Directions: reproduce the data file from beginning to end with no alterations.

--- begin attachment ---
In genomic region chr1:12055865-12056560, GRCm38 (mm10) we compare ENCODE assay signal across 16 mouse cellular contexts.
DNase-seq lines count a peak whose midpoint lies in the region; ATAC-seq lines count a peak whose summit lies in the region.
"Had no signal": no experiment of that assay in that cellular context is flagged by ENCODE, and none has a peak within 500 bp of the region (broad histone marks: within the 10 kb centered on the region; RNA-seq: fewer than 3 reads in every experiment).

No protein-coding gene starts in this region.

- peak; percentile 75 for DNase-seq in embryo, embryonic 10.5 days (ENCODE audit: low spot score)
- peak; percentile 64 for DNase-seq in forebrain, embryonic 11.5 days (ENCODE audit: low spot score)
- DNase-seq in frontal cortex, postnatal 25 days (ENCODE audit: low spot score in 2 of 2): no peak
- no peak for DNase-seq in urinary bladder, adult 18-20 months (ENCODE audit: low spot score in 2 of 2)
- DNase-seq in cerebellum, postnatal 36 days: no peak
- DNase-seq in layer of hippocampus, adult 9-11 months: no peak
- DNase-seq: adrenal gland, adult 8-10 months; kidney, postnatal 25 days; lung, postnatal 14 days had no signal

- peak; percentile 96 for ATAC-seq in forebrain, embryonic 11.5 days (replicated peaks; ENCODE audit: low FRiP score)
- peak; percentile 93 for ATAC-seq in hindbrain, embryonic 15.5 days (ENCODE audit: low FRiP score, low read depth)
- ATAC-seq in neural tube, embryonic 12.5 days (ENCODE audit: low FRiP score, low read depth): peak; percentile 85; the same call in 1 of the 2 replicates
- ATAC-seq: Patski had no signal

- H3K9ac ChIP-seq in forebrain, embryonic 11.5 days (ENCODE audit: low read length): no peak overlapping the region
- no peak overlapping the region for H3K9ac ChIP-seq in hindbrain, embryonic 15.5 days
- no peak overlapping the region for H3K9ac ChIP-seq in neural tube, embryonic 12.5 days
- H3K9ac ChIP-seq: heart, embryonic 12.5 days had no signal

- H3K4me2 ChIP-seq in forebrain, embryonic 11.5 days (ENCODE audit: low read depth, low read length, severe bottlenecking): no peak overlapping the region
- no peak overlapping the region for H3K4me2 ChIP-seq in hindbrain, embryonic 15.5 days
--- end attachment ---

In genomic region chr1:12055865-12056560, GRCm38 (mm10) we compare ENCODE assay signal across 16 mouse cellular contexts.
DNase-seq lines count a peak whose midpoint lies in the region; ATAC-seq lines count a peak whose summit lies in the region.
"Had no signal": no experiment of that assay in that cellular context is flagged by ENCODE, and none has a peak within 500 bp of the region (broad histone marks: within the 10 kb centered on the region; RNA-seq: fewer than 3 reads in every experiment).

No protein-coding gene starts in this region.

- peak; percentile 75 for DNase-seq in embryo, embryonic 10.5 days (ENCODE audit: low spot score)
- peak; percentile 64 for DNase-seq in forebrain, embryonic 11.5 days (ENCODE audit: low spot score)
- DNase-seq in frontal cortex, postnatal 25 days (ENCODE audit: low spot score in 2 of 2): no peak
- no peak for DNase-seq in urinary bladder, adult 18-20 months (ENCODE audit: low spot score in 2 of 2)
- DNase-seq in cerebellum, postnatal 36 days: no peak
- DNase-seq in layer of hippocampus, adult 9-11 months: no peak
- DNase-seq: adrenal gland, adult 8-10 months; kidney, postnatal 25 days; lung, postnatal 14 days had no signal

- peak; percentile 96 for ATAC-seq in forebrain, embryonic 11.5 days (replicated peaks; ENCODE audit: low FRiP score)
- peak; percentile 93 for ATAC-seq in hindbrain, embryonic 15.5 days (ENCODE audit: low FRiP score, low read depth)
- ATAC-seq in neural tube, embryonic 12.5 days (ENCODE audit: low FRiP score, low read depth): peak; percentile 85; the same call in 1 of the 2 replicates
- ATAC-seq: Patski had no signal

- H3K9ac ChIP-seq in forebrain, embryonic 11.5 days (ENCODE audit: low read length): no peak overlapping the region
- no peak overlapping the region for H3K9ac ChIP-seq in hindbrain, embryonic 15.5 days
- no peak overlapping the region for H3K9ac ChIP-seq in neural tube, embryonic 12.5 days
- H3K9ac ChIP-seq: heart, embryonic 12.5 days had no signal

- H3K4me2 ChIP-seq in forebrain, embryonic 11.5 days (ENCODE audit: low read depth, low read length, severe bottlenecking): no peak overlapping the region
- no peak overlapping the region for H3K4me2 ChIP-seq in hindbrain, embryonic 15.5 days